The BBC today unveiled the BBC micro:bit– a pocket-sized, code-able computer that allows children to get creative with technology. Made possible through a major partnership with 28 organisations, up to 1 million micro:bits will be given to every 11 or 12 year old child in year 7 or equivalent across the UK, for free. MyMiniFactory is one of the 28 organisations involved in the micro:bit initiative.
MyMiniFactory will be showcasing how 3D printing and open source design can be used to create objects that can be combined with the micro:bit to innovate and make new products. We will be hosting versions of a case for the micro:bit on our platform that students will be able to print themselves in the classroom. We will also be hosting competitions and campaigns encouraging school kids to engage with CAD software and 3D printing. You can download some of the first versions of the cases and clips here.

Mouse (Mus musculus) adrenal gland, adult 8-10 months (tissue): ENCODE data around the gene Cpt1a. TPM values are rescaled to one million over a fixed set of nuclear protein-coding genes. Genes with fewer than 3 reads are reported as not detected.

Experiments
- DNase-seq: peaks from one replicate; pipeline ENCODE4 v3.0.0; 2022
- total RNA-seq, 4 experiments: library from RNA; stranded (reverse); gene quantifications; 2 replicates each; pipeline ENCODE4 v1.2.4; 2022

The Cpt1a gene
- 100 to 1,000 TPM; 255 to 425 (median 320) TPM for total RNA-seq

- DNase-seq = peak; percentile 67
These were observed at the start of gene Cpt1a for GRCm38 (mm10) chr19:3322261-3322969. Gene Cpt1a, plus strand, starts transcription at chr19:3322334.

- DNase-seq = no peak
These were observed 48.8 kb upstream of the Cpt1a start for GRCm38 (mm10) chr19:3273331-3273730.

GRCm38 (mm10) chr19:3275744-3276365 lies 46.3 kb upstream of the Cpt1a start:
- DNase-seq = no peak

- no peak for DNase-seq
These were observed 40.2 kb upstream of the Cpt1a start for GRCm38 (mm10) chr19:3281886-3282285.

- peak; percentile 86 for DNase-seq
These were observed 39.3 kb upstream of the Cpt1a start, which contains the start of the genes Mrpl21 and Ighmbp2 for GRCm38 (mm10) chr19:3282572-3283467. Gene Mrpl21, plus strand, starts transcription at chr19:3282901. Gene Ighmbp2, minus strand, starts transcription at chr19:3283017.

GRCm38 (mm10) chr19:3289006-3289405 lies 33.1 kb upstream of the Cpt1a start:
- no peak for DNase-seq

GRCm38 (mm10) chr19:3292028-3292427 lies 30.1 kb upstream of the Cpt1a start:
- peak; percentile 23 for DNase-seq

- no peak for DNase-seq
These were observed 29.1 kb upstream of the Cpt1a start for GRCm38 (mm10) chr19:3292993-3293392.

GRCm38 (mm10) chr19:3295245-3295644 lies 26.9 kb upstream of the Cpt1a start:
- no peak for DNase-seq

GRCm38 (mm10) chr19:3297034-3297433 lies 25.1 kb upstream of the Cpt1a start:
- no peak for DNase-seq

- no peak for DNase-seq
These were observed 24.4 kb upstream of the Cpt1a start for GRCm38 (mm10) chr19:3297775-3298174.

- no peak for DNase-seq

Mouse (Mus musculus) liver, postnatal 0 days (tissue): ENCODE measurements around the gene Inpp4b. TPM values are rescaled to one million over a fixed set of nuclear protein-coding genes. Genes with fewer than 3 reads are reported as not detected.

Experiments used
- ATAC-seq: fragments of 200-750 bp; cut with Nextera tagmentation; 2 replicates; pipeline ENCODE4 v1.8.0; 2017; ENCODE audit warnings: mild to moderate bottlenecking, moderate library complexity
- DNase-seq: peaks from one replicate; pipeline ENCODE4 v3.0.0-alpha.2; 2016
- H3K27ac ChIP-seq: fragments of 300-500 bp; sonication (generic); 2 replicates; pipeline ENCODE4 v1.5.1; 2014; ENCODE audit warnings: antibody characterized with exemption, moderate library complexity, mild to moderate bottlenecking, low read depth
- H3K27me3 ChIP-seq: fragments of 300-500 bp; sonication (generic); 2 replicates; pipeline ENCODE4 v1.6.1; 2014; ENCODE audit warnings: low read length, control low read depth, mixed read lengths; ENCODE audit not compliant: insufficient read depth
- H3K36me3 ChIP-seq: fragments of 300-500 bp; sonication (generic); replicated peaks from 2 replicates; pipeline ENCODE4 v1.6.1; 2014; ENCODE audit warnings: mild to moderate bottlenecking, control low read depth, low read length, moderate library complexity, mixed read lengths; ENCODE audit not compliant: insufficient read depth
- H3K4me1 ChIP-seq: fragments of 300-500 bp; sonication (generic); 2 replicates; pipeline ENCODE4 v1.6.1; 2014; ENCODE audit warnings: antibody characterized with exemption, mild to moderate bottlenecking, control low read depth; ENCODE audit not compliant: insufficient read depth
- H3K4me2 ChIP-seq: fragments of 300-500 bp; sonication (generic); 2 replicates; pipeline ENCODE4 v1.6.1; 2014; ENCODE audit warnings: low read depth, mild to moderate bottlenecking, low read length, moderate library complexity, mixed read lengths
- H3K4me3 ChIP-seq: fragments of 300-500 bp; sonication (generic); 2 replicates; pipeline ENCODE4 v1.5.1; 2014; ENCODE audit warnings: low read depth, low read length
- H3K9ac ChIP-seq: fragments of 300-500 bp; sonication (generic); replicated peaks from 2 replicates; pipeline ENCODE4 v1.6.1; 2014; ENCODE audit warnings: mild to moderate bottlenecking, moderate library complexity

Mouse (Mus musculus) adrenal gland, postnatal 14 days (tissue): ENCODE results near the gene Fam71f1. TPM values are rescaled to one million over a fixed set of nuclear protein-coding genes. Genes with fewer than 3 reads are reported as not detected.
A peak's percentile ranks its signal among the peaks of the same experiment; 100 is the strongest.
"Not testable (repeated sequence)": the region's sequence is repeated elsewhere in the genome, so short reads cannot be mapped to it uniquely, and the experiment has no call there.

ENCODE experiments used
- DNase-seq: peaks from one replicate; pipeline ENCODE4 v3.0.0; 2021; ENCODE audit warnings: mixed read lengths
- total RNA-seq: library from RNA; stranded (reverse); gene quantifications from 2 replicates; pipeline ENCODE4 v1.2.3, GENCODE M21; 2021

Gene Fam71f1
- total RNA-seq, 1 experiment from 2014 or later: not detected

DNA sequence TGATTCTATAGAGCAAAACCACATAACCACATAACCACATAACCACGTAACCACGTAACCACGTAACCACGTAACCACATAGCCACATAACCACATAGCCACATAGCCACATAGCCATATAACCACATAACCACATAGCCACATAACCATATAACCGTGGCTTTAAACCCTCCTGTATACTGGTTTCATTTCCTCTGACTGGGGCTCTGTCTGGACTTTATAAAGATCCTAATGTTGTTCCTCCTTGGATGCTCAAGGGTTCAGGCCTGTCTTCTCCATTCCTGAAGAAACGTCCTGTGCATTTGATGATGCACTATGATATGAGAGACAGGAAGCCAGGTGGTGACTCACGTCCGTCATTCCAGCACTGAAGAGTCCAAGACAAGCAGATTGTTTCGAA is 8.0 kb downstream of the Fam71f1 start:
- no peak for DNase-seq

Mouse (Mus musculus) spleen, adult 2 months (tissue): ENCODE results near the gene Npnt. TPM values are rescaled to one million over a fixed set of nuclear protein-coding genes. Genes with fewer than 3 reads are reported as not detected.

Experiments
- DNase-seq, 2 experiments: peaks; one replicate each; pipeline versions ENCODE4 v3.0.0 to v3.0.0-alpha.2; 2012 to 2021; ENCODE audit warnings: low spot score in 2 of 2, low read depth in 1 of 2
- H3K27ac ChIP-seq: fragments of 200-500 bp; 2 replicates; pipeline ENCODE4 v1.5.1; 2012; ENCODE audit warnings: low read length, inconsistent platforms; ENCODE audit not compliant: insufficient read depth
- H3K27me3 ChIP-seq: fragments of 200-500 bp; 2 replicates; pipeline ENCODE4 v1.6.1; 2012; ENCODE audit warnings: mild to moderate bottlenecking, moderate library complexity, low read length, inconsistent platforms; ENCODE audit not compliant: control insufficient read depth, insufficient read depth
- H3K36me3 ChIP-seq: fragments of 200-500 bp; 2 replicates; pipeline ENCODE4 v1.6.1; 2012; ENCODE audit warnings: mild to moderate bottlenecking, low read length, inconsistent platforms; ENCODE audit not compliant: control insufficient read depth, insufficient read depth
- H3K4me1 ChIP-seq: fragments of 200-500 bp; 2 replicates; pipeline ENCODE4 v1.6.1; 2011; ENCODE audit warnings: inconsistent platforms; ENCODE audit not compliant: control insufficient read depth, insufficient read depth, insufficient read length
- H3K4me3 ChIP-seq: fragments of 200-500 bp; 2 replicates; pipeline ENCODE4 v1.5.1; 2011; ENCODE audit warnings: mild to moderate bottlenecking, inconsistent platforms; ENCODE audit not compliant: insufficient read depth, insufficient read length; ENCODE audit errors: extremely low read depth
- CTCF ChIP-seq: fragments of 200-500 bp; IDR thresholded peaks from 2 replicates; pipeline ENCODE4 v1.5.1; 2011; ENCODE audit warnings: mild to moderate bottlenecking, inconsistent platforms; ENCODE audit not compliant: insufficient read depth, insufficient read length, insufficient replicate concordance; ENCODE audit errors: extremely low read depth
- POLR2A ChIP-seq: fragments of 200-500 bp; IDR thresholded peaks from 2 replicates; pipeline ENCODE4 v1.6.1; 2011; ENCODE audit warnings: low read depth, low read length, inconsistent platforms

The micro:bit Clip. This clip was designed support free for schools to 3D print in their class rooms. This is the fully open clip for the micro:bit computer chip and battery that the BBC will giving to schools around the UK.
With a print time under 30 minutes, schools will be able to load multiple STL's to a build plate and print them out in batches.